The forgotten stout – is it worth it?


I mentioned in an earlier post that Broughton Brewery, Scotland’s oldest (or second oldest, depending on how you look at it) microbrewery, recently discovered some imperial stout that had been brewed in 2000 for a contract that was never completed, and has been quietly aging in the brewery ever since. This beer has now been bottled and Broughton are offering it to connoisseurs and collectors to raise a bit of money to help them through the pandemic. According to the brewery you’ve only got until the 18th to buy some.

Now, normally when I am offered a bottle of beer that I haven’t tasted for £25, I am sceptical. Of course, some very special beers are worth that, if you have the money. Litre for litre, it is roughly the same price that vintage Courage Russian Stout goes for. (You can read what I thought about that earlier this year here).

But what if it’s shite? That’s the question that lurks in the back of my mind when I gamble on an expensive beer. I suspect I’m not the only one. So I decided to crack one open to help any wavering purchasers make up their minds.

Some day someone drunk is going to seriously injure themselves opening their fifth imperial stout of the evening and sue the brewery, and that will be the end of waxed bottles.

The first whiff when you open the bottle is a startlingly fruity, strawberry-like aroma, which combined with the initial flavours of chocolate ice cream make for an unexpectedly Neapolitan experience.

The word “acidity” on the label made me suspicious. This usually means it went off in the cask and the brewery still bottled and sold it. But the beer isn’t sour, or even tart. It does have a certain maturity to it, yet nonetheless it doesn’t taste like it’s twenty years old. It has a surprisingly light body for its alcoholic content, which makes me think it has dried out quite a bit from how it would have tasted in 2000.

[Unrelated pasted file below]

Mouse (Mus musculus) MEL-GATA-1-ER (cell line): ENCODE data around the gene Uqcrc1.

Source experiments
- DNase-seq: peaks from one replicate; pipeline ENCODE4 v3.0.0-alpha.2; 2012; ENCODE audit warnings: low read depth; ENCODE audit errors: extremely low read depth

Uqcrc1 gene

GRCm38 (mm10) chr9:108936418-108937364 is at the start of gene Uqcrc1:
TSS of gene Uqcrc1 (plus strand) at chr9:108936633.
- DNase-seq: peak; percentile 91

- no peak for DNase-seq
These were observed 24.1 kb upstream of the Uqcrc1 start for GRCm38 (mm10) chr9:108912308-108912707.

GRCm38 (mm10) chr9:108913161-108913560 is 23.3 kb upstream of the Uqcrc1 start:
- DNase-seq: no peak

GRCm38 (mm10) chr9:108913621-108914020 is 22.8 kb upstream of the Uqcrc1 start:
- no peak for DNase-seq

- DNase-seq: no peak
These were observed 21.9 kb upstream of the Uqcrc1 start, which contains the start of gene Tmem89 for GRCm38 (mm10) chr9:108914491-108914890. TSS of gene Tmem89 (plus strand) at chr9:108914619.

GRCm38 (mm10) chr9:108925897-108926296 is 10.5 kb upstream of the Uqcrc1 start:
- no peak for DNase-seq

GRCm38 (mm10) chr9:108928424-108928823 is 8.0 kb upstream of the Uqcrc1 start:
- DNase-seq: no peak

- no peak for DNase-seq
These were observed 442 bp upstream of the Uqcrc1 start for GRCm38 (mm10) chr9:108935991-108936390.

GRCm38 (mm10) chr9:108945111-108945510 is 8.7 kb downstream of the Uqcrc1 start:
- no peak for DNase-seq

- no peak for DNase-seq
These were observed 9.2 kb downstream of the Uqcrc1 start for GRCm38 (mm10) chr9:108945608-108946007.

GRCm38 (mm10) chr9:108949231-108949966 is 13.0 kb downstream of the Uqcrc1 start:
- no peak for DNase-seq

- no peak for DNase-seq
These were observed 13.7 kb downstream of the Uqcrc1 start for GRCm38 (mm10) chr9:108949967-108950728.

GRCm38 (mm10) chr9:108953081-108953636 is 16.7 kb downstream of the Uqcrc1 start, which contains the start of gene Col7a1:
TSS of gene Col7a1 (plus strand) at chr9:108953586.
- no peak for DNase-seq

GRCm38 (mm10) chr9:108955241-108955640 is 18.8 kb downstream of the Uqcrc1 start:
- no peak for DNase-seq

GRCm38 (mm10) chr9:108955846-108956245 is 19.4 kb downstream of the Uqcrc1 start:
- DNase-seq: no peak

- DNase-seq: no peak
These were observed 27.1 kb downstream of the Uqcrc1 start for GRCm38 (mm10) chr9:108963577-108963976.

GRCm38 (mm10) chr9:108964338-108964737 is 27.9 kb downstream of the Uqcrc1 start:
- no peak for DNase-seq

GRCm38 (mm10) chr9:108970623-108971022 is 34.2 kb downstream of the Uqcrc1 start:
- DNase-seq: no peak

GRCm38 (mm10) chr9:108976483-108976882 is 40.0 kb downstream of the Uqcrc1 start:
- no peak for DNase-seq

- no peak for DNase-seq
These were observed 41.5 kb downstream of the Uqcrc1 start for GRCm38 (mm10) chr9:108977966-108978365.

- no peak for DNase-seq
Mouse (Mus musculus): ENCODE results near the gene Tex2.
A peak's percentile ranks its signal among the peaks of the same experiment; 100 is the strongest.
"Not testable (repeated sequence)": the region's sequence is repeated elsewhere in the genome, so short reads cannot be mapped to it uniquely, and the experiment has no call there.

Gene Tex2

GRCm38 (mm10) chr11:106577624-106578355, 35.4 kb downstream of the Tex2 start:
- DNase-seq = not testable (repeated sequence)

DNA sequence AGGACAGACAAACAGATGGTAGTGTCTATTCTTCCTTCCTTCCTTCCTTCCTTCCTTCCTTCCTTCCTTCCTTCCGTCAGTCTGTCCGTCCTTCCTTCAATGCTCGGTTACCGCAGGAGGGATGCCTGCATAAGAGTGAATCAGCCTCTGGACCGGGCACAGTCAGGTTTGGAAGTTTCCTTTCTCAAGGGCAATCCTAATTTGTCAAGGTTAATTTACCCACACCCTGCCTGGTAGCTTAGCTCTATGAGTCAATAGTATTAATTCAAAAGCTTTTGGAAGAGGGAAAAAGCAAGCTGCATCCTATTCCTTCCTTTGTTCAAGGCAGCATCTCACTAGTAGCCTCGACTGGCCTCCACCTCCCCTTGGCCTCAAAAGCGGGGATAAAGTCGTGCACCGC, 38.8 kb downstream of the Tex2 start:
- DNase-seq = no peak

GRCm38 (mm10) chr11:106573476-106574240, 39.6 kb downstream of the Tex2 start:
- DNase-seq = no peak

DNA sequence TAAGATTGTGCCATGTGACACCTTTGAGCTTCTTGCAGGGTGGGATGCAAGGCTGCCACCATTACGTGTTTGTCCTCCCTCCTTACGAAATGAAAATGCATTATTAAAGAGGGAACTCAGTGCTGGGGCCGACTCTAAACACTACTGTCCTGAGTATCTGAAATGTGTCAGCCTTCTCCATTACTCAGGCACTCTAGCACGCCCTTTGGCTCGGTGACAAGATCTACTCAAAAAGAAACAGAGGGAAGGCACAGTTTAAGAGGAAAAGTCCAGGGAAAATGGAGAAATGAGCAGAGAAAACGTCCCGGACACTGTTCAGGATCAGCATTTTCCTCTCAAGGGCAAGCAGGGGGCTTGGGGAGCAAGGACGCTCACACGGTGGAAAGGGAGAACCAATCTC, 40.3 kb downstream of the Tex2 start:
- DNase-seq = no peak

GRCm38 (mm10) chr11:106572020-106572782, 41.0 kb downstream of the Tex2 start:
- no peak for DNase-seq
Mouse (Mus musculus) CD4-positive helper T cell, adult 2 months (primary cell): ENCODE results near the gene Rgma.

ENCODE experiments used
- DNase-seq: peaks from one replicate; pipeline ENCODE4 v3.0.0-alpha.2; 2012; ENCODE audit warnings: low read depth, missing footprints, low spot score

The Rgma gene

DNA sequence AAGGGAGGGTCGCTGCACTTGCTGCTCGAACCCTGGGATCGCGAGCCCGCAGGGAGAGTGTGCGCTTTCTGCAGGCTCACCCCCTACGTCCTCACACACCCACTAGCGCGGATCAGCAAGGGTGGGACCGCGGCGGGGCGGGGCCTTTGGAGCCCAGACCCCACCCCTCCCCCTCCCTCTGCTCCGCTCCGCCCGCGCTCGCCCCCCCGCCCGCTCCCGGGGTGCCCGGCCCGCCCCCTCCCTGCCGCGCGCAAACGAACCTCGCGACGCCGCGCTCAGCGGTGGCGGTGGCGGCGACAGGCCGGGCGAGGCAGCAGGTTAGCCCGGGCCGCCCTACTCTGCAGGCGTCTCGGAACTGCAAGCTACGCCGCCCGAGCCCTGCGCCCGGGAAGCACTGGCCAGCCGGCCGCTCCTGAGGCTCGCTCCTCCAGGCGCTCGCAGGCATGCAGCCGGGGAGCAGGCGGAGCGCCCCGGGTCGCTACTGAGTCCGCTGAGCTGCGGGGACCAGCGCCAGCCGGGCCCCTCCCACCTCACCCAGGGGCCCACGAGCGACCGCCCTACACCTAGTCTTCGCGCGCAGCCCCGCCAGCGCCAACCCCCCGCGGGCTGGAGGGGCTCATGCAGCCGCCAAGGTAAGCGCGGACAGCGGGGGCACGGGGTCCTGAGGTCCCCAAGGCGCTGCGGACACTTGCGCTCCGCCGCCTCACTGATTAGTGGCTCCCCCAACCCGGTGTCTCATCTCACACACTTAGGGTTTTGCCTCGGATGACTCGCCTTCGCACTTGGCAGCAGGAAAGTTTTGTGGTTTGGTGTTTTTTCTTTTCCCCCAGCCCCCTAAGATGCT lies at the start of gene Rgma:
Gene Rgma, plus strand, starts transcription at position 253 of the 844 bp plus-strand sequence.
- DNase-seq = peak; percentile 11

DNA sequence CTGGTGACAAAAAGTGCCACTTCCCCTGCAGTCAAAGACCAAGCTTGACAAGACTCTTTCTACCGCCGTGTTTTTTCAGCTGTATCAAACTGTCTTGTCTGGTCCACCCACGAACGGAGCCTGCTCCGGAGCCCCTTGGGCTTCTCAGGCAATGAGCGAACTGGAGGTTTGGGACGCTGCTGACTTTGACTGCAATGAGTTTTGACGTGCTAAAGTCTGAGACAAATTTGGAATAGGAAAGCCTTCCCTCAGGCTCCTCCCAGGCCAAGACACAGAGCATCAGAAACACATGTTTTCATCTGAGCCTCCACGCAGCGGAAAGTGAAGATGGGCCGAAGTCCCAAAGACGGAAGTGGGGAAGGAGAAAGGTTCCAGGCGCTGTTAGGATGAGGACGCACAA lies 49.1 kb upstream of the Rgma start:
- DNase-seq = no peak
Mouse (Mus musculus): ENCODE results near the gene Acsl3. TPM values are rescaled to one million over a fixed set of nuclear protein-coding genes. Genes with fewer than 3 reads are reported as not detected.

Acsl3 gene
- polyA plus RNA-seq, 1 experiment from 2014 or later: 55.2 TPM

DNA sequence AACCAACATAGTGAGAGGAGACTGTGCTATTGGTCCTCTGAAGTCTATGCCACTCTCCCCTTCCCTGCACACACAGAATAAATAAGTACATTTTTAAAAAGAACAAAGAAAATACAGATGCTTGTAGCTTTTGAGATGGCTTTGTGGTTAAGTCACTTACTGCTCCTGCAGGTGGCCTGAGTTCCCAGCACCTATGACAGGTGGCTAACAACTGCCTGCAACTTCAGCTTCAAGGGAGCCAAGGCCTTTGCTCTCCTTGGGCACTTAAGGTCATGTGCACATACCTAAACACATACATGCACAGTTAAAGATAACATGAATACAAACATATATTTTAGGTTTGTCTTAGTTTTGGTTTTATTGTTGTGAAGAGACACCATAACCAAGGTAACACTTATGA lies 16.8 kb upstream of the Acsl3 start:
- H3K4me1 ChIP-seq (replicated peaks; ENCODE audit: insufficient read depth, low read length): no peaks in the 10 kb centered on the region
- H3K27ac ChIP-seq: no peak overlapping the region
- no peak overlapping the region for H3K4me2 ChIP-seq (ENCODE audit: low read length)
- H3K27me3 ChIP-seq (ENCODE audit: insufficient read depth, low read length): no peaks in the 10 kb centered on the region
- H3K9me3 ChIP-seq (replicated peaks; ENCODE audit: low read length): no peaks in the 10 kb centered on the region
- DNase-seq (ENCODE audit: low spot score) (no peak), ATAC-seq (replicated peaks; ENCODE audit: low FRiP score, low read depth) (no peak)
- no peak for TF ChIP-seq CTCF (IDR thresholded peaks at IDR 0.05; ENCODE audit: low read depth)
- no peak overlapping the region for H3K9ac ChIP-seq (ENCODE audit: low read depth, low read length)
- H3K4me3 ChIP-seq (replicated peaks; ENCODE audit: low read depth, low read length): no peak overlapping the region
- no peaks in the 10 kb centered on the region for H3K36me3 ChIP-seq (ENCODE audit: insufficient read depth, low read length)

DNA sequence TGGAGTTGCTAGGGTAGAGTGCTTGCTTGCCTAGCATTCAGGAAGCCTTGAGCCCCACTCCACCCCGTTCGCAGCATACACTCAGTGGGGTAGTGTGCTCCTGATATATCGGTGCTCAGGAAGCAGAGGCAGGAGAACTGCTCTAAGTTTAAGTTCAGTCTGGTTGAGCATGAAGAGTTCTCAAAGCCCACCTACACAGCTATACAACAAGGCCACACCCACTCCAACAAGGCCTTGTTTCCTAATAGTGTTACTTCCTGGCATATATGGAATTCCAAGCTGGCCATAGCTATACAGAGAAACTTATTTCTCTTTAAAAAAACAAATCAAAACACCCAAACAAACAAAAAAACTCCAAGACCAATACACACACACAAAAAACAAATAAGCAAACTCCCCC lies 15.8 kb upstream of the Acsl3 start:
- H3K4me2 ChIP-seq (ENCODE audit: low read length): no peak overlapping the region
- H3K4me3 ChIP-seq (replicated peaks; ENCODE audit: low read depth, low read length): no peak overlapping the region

Normally you shouldn’t notice the alcohol in a strong beer. Here, it manifests itself quite pleasantly, with some esteriness, pear skins and grappa notes.

As you drink it the opening chocolate ice cream gives way to a deep wineyness with cocoa, and aromas of tar, liquorice and leather, with treacle toffee and faint aniseed.

So, is this beer worth the money, given that the only way to get it is to contribute £50 to the Broughton Brewery pandemic crowdfunder (which gets you two bottles)?

Well, it’s good, – however, in normal times, I probably wouldn’t pay £25 for it. But these are not normal times. And let’s not get over dramatic – £25 sounds a lot (well it does to me, as I’m a skinflint), but it’s only the price of four pints of Peroni. I know which I’d rather drink.

And while it’s not quite in the same league as Courage Russian Stout, it is very nice, interesting and it is unique. If you have the spare cash and would like to see Broughton survive, you could do worse than get yourself a couple of bottles of this. Personally, I’d love to see them add it to their permanent line-up.


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